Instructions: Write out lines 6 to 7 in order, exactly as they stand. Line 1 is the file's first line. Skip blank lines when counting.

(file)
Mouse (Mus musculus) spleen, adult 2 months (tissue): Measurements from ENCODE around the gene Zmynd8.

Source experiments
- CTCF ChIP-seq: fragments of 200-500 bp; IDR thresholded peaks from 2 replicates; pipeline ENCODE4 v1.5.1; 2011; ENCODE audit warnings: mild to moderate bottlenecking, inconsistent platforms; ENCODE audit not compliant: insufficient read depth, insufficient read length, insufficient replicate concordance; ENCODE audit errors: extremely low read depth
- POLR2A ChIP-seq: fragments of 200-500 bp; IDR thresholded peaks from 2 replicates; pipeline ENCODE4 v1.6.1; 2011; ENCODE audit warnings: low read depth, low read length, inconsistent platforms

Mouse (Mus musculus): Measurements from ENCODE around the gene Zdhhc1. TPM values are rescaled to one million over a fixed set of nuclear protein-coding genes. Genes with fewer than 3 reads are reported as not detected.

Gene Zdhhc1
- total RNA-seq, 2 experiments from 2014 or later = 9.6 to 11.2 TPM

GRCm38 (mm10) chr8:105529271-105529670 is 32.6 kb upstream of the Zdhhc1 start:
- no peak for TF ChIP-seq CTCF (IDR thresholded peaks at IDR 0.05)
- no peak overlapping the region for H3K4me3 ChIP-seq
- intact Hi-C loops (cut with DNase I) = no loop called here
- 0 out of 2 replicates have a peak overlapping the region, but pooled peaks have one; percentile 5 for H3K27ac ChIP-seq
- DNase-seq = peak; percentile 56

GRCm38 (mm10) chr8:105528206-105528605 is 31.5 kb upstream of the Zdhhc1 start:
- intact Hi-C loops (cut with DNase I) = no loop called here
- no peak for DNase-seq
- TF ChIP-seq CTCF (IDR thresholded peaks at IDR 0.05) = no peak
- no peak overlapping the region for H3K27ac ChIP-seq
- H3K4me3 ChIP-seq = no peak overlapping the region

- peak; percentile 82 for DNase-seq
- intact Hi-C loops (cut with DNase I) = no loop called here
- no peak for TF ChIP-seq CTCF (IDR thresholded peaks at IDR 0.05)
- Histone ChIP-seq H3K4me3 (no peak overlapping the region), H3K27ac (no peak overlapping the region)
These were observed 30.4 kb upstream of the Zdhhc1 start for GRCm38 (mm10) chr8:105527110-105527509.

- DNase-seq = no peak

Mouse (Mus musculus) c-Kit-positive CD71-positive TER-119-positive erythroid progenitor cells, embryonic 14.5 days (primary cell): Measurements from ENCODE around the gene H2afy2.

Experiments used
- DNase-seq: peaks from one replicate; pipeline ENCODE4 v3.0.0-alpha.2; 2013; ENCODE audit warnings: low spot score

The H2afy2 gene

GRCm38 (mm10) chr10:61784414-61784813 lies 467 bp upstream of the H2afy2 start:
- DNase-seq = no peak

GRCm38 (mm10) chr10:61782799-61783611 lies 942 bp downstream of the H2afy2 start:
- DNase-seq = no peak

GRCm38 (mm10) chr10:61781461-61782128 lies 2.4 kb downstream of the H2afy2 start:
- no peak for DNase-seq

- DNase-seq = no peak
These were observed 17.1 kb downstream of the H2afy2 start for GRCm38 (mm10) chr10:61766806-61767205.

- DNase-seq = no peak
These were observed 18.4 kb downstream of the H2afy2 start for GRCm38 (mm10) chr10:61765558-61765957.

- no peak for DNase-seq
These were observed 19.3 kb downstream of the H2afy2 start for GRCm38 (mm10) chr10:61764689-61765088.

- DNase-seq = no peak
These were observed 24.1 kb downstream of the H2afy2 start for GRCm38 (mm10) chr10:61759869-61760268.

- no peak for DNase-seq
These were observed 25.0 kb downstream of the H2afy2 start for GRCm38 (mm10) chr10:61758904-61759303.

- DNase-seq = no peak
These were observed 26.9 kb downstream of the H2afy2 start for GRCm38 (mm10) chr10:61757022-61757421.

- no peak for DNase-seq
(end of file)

Gene Zdhhc1
- total RNA-seq, 2 experiments from 2014 or later = 9.6 to 11.2 TPM